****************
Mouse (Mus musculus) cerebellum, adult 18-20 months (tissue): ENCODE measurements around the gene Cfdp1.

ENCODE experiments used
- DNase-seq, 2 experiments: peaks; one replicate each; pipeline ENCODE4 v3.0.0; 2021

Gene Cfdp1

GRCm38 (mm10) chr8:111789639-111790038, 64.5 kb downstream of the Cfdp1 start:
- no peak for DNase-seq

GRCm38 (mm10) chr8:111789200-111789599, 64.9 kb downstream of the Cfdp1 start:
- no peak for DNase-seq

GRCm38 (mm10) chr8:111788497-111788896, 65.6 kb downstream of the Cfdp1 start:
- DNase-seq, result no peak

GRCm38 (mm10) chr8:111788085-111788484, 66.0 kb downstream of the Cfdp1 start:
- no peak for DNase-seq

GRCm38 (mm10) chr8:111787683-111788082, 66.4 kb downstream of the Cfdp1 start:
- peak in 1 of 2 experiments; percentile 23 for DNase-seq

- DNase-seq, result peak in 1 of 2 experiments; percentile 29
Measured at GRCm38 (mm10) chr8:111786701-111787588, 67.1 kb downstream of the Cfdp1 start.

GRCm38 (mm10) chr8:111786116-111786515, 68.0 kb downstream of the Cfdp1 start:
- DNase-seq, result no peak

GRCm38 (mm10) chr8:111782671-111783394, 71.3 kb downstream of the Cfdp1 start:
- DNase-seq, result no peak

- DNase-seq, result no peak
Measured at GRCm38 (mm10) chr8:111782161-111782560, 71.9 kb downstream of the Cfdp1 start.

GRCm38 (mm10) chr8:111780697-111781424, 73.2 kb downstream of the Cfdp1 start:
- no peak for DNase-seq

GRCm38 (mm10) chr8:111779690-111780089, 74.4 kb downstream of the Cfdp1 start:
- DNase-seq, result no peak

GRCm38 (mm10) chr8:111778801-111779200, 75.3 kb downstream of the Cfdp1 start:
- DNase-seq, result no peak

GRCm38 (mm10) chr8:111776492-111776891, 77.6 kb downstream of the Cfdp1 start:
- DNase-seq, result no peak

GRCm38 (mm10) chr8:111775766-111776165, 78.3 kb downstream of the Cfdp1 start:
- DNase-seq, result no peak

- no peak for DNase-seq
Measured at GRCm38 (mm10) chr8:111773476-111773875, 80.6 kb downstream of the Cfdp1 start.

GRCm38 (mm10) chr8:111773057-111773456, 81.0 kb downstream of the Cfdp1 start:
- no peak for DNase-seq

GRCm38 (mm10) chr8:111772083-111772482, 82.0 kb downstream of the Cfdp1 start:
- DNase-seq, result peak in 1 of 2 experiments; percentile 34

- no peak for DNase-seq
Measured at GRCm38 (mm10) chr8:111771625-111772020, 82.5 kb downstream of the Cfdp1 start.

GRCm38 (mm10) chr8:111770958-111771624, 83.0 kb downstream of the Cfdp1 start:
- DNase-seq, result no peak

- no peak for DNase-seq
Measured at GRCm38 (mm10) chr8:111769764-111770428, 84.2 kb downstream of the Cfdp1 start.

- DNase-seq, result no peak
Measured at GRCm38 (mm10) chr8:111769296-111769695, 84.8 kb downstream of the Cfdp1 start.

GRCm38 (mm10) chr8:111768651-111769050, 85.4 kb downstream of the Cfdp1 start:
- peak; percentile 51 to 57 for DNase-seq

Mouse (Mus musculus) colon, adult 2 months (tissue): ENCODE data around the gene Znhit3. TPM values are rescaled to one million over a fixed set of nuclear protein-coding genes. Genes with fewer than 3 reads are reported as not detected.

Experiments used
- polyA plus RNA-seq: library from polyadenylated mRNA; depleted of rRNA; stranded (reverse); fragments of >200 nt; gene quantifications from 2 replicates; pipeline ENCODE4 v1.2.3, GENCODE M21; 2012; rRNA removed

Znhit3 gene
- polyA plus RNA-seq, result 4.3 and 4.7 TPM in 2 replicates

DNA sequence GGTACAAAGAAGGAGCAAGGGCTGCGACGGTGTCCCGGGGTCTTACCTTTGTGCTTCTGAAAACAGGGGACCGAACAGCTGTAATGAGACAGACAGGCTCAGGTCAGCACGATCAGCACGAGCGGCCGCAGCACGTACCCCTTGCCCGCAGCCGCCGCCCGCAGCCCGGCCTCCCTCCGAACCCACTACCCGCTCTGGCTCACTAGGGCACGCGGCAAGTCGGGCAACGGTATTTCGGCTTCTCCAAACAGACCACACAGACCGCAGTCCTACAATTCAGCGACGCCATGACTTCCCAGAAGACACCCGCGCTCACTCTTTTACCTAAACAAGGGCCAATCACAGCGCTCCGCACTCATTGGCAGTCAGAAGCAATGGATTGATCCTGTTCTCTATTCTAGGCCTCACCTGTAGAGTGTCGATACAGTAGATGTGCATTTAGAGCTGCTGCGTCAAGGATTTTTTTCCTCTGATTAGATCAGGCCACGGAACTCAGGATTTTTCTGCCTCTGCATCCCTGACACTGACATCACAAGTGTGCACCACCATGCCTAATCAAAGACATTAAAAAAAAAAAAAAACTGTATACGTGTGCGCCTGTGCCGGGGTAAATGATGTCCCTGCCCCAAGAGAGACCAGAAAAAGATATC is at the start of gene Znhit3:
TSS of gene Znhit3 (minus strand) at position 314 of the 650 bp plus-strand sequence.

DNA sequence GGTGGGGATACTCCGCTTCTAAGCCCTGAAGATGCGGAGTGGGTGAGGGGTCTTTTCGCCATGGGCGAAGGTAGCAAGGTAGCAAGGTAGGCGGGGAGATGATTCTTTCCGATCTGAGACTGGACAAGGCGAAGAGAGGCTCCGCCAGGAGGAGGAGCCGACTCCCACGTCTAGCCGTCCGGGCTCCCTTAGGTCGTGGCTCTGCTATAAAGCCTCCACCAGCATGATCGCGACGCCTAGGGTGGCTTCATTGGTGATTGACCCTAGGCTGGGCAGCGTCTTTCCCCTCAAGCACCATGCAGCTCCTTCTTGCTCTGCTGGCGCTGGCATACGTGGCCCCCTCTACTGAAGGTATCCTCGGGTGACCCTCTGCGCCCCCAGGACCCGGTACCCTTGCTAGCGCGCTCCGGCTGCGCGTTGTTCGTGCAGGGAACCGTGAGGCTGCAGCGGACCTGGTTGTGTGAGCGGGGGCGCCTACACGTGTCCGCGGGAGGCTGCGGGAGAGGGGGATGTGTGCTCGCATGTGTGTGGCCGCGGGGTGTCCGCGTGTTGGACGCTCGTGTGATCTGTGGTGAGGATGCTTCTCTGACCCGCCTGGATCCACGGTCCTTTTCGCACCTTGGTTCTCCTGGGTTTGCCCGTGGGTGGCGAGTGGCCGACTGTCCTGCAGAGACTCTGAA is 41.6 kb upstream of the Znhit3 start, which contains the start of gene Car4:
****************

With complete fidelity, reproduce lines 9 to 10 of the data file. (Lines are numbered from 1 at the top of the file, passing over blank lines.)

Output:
GRCm38 (mm10) chr8:111788497-111788896, 65.6 kb downstream of the Cfdp1 start:
- DNase-seq, result no peak